“Only $2.5 million has been raised out of the $8.9 million required for the Health Cluster response plan  — in stark contrast with the Ebola epidemic in the east of the country, which attracts multiple organisations and hundreds of millions of dollars in funding,” it added.

MSF tweeted that without a “massive mobilisation of funds and response organisations, the current measles outbreak in #DRCongo could get even worse.”

The NGO said it has vaccinated 474,860 children between the ages of six months and five years since the beginning of the year and provided care to more than 27,000 measles patients.

In the country’s east, Ebola has claimed more than 1,900 lives since erupting last August.

Measles is a highly-contagious diseased caused by a virus that attacks mainly children. The most serious complications include blindness, brain swelling, diarrhoea, and severe respiratory infections.

Last year, cases more than doubled to almost 350,000 from 2017, according to the World Health Organization, amid a rise in “anti-vaxxer” sentiment in some countries that can afford the vaccine, and lagging resources for the preventative measure in poor nations.

DR Congo declared a measles epidemic in June.

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Two UN personnel killed in Benghazi by car bomb

Two members of the UN mission were killed and at least eight others wounded including a child, by a car bomb.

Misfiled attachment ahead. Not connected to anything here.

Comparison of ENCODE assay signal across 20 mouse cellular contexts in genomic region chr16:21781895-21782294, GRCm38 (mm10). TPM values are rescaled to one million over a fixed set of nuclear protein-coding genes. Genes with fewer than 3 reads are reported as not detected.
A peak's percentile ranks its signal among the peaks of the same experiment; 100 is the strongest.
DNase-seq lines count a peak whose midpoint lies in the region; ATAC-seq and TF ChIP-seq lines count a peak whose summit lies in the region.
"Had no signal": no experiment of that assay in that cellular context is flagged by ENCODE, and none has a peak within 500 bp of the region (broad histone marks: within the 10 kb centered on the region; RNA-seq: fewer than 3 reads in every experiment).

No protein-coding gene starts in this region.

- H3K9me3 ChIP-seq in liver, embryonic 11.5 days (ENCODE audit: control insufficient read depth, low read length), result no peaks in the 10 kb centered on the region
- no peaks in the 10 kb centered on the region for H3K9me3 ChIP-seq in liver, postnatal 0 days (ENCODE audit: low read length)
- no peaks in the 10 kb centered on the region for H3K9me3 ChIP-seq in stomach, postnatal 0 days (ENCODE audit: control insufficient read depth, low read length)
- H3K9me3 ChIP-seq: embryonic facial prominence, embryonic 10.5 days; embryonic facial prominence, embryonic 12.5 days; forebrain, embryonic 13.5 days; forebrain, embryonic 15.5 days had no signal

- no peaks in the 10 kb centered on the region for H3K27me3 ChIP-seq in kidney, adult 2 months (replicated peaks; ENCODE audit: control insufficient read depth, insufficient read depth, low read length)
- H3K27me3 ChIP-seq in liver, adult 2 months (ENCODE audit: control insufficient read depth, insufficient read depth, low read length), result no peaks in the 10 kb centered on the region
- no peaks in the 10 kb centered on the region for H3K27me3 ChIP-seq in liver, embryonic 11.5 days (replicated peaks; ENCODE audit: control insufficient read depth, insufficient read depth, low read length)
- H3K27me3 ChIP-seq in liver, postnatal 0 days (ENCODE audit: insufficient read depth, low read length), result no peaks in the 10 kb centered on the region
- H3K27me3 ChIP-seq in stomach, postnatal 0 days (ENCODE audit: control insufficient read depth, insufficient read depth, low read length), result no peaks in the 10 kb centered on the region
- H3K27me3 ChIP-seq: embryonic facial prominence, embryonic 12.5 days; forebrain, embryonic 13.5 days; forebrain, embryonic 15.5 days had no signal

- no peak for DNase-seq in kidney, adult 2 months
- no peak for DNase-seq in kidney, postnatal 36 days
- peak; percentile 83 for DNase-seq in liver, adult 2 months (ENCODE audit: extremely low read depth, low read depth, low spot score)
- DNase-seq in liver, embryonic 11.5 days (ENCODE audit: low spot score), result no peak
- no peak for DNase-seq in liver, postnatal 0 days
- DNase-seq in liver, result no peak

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Two UN personnel killed in Benghazi by car bomb
Libyan firefighters extinguish a fire at the site of a car bomb attack in Libya's eastern city of Benghazi on August 10, 2019. - "Two members of the UN mission, one them a foreigner, were killed and at least eight others wounded including a child, by a car bomb" in a shopping area of the Al-Hawari district, the official said. (Photo by - / AFP)

A car bombing in Libya’s eastern city of Benghazi killed two United Nations staff on Saturday, a security official said.

“Two members of the UN mission were killed and at least eight others wounded including a child, by a car bomb” in a shopping area of the Al-Hawari district, the official said.

There was no immediate claim of responsibility for the blast, which happened as a UN convoy was passing through the area.

Benghazi, Libya’s second city and the cradle of the 2011 uprising that overthrew dictator Muammar Gaddafi, was hit by years of violence targeting diplomatic offices and security forces after his fall.

An attack on the US consulate on September 11, 2012, killed US ambassador Christopher Stevens and three other Americans.

In 2017, military strongman Khalifa Haftar drove hardline Islamists and jihadists out of Benghazi after a three-year battle.

Haftar, who backs an eastern-based administration that opposes the Tripoli-based unity government, went on to seize Derna, the last city in eastern Libya outside his control.

But bombings and kidnappings have continued.

A May 2018 attack left seven people dead and last month, a car bombing at the funeral of an ex-army commander killed at least four people and wounded more than 30 others.

A Libyan lawmaker is also feared to have been abducted by an armed group in the eastern city, the UN and lawmakers said in July.

Haftar controls most of eastern Libya, and early this year he ordered his self-styled Libyan National Army to purge the south of what he called “terrorist groups and criminals”. 

On the heels of that campaign, his LNA launched in April an offensive to take the Libyan capital from the UN-recognised Government of National Accord. 

The LNA on Saturday announced a truce around Tripoli for the three-day Muslim festival of Eid Al-Adha, after the unity government conditionally accepted a ceasefire called for by the UN.